Monday, April 14, 2014

Leaning on the breast of Jesus when the days seem darker

In the account of the last supper in John’s gospel, we have a scene which unfolds before us that includes a tiny, intimate but important detail.  It is found in 13:23 where we are told that the beloved disciple was reclining next to him.  In some versions of the bible, this detail is given a more graphic description where we see the beloved disciple leaning on the breast of Jesus.  Apparently, the way the Jewish people ate the Passover was not quite as Leonardo Da Vinci had pictured it in his Renaissance interpretation of the scene, as it is most likely that they dined on couches low to the ground, enabling one to lean on another.  It was thus indeed possible that the beloved disciple, who dined next to Jesus his master and Lord, physically leaned on Jesus’ breast in a loving way.  But why would this strange detail be included here?  Perhaps this reflection will give us some indication and hope for ourselves when dark times seem to be getting darker in our lives.



Experiencing or undergoing challenging and tough times is something that everyone without exception goes through in life.  But sometimes, these dark times can suddenly take an even darker hue and life can present itself to be a tougher challenge that it already is.  That turn of the corner, where things get better is not in sight, and the light that one hopes for to break upon the seemingly incessant darkness just does not seem to come.  Instead, things present themselves to make it become even darker and life to be even more of an already hard challenge.  Perhaps when one is already out of money and struggling to make ends meet, and a huge unexpected bill comes in the mail.  Or perhaps hot on the heels of the experience of a failed venture comes news of a betrayal from a trusted friend.  Or when the doctors deliver the news that one’s prolonged illness has now developed another complication that needs additional medical attention with yet more (and often expensive) drugs, painful procedures and treatments.  These are times when things undoubtedly get from shades of grey to sheets of black.  How does one still maintain faith in a loving God who sustains us at every level of our being? 

It would be extremely useful and comforting to go to that scene in John’s gospel where we see the beloved disciple leaning on the breast of Jesus and spend time just dwelling on that image.  Ignatian meditation teaches us the practice of fantasy prayer, where one paints a mental picture of the gospel scene in vivid imaginative detail.  This can help one greatly here.  We put ourselves in the position of the beloved disciple and see ourselves leaning on the breast of Jesus at that intimate Passover meal.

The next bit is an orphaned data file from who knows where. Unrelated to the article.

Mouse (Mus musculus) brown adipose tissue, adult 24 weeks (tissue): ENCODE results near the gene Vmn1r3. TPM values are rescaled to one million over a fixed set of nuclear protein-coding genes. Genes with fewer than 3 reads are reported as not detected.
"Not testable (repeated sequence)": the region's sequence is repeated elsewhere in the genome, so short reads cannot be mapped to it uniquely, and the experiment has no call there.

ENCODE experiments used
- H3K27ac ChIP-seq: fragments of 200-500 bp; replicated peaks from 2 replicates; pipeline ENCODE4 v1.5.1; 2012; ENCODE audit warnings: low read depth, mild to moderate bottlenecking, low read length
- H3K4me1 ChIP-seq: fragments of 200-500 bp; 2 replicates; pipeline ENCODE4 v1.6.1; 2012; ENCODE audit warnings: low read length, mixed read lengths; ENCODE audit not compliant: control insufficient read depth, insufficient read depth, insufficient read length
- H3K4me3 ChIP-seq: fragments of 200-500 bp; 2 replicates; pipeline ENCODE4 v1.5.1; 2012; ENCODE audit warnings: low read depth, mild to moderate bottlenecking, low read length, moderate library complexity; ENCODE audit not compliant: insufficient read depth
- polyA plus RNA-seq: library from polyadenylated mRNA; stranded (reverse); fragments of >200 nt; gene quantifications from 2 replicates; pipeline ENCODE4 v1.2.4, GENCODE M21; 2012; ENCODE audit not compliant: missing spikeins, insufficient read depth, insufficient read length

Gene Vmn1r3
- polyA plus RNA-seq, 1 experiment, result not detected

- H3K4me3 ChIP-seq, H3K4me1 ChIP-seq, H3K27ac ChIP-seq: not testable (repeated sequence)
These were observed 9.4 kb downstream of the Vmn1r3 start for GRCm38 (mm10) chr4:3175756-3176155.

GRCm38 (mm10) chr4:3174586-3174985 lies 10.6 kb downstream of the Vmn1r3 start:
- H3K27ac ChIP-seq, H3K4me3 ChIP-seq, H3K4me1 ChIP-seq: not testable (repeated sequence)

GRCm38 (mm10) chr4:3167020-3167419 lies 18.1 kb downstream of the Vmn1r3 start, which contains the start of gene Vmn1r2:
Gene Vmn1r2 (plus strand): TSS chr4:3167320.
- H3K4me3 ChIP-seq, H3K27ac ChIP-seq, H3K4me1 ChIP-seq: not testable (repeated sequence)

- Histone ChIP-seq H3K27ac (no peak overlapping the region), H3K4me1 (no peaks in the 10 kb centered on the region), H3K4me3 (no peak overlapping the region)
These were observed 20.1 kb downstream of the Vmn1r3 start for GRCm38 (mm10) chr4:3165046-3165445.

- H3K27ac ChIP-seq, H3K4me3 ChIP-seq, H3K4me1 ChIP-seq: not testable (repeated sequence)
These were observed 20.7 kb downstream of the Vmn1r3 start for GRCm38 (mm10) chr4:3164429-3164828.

Several things happen when we do this.  Firstly, coming into contact with the breast of Christ, our ears will be able to listen to the heartbeat of Our Lord.  Remember – this was a time for the Lord which was getting darker and darker and he knew of his foreboding suffering which was going to happen as the hours unfolded.  Yet, we do not see signs of tension or anxiety in Jesus.  His heartbeat remains calm and regular.  We need to let that calm and regular beating of the Sacred Heart resonate in our own anxiety-laden hearts when we think that things are getting so bad in life.  We need to lean in even further into the breast of Jesus to allow that Sacred Heart beat to beat in tandem with our racing and fearful hearts. 

With an ear to the breast of Jesus, one cannot but have one’s eyes looking not at Jesus, but out – out to the surrounding space, out into the world and out to the problems that loom on our darkened horizons.  For the one undergoing that deeper suffering and anxiety, one’s eyes often cannot but see without much clarity or joy.  But hearing the heartbeat of Christ at the same time is what enables one to look at the impending darkness now with a new hope and strength that comes from within, simply because it is now pulsating with not just one’s own strength, but calmed and supported by the heartbeat of the Sacred Heart.